One of the most popular Merseybeat singers, Billy J. Kramer (born Billy Ashton) was one of the most mild-mannered rockers of the entire British Invasion. He wasn't that noteworthy a singer, either, and more likely than not would have never been heard outside of northern England if he hadn't been fortunate enough to become a client of Beatles manager Brian Epstein. Even more crucially, he was gifted with several Lennon-McCartney songs in 1963 and 1964, several of which the Beatles never ended up recording. That gave him his entrance into the charts on both sides of the Atlantic, but Kramer couldn't sustain his success after the supply of Lennon-McCartney tunes dried up. Significant? No. Enjoyable? Yes. Even tossing aside the considerable value of hearing otherwise unavailable Lennon-McCartney compositions, his best singles were enjoyably wimpy, melodic pop/rock, offering a guilty pleasure comparable to taking a break from Faulkner and diving into some superhero comics.
It's been reported that George Martin was reluctant to produce Kramer because of the latter's vocal deficiencies, making sure to hide the cracks in his upper register with loud piano notes in Billy's cover of "Do You Want to Know a Secret." No matter -- the song made it to number two in the U.K. in mid-1963, followed by another Lennon-McCartney effort, "Bad to Me." "I'll Keep You Satisfied" and "From a Window" were other gifts from the Beatles camp that gave Kramer solid hits; one Beatles reject, "I'll Be on My Way," was even relegated to a B-side (the Beatles' own BBC version was finally released in 1994). All these tunes, it should be noted, represented Lennon-McCartney at their lightest and most facile, which to a large degree explains why they didn't record the numbers for their own releases, deeming them more suitable for Kramer's fairly bland approach.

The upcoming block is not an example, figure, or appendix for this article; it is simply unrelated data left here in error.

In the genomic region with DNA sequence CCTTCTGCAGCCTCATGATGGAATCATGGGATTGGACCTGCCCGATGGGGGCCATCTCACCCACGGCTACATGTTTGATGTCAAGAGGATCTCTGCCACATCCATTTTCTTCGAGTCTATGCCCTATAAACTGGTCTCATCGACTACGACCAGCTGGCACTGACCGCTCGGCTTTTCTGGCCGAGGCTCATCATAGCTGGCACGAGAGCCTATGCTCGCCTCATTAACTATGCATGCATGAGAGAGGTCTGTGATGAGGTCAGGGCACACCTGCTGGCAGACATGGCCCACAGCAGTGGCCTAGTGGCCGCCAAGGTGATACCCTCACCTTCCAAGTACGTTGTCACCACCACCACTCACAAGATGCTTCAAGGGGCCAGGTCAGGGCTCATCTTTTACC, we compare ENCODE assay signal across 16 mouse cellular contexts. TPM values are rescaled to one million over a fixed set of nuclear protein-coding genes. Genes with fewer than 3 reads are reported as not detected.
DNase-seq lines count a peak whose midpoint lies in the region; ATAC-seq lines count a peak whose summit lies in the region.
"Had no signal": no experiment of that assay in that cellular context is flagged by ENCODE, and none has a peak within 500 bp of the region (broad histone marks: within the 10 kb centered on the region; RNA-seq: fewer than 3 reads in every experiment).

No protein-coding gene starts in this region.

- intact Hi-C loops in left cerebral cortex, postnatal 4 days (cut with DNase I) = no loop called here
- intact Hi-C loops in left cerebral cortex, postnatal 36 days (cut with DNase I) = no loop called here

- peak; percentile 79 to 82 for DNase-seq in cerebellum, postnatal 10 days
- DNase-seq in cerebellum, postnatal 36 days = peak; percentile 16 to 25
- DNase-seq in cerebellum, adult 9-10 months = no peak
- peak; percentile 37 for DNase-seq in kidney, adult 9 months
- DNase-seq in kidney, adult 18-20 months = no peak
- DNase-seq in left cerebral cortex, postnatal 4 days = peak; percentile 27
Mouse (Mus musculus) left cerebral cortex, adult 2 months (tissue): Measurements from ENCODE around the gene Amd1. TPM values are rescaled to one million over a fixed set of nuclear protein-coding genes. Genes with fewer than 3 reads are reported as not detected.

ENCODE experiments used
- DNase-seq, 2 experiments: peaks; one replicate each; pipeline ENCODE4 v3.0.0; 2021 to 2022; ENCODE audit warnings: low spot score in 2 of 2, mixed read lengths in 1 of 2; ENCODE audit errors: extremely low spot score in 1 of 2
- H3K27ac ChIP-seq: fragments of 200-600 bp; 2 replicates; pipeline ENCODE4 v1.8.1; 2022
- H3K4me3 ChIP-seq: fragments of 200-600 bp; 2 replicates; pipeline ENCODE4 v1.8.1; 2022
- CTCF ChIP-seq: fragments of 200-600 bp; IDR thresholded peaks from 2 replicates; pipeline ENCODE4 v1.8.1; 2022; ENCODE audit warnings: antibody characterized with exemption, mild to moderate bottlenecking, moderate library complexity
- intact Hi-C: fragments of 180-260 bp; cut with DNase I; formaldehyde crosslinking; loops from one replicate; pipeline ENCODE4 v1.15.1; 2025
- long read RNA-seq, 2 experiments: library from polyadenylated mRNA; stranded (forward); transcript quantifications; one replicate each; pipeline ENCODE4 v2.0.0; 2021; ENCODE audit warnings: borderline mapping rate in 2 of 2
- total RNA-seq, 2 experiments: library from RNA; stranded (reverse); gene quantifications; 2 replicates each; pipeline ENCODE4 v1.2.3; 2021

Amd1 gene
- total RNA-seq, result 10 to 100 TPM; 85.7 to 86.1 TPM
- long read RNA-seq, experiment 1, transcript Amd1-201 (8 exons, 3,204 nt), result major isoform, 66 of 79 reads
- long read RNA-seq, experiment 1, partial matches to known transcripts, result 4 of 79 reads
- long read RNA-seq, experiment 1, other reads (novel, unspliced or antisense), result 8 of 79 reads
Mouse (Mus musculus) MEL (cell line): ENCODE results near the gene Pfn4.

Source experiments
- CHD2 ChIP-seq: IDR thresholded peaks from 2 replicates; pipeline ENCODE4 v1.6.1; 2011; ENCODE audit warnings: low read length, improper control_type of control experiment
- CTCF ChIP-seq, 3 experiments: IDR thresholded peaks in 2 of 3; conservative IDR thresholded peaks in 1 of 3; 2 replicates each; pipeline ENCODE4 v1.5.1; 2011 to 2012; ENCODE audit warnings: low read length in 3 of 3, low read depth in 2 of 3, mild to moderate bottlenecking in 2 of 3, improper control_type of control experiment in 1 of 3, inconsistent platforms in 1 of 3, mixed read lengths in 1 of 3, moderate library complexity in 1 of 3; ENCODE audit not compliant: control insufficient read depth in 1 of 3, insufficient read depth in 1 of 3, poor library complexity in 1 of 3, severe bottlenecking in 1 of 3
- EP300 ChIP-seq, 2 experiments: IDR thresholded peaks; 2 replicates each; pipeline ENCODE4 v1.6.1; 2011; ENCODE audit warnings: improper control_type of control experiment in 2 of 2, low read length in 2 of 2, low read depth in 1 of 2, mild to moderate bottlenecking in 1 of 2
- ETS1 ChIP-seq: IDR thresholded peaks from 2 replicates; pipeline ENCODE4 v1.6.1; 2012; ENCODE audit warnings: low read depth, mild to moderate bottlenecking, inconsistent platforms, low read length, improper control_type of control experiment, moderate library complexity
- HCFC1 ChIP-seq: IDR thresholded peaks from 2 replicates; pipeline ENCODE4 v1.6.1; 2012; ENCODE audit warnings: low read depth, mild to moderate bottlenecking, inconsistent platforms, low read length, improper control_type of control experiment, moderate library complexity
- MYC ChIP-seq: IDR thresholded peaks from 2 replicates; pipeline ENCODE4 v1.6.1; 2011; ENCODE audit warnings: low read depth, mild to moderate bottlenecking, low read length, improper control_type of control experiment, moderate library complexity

Billy J. actually landed his biggest hit, the corny pop ballad "Little Children," without assistance from his benefactors; the single also broke him, briefly, as a star in the United States, where it and its flip side ("Bad to Me") both made the Top Ten. He appeared in the legendary 1964 The T.A.M.I. Show rockumentary film, and the Dakotas recorded some instrumental rock on their own, getting a Top 20 British hit with the Ventures-ish "The Cruel Sea." Early British guitar hero Mick Green, formerly with Johnny Kidd & the Pirates, was even a Dakota briefly. But after 1965's cover of Bacharach-David's "Trains and Boats and Planes," the hits ceased, as the Beatles and Epstein's attention was lost. Kramer continued recording throughout the '60s, even briefly venturing into hard psychedelic-tinged rock, without much success, and subsequently toured often on the oldies circuit. ~ Richie Unterberger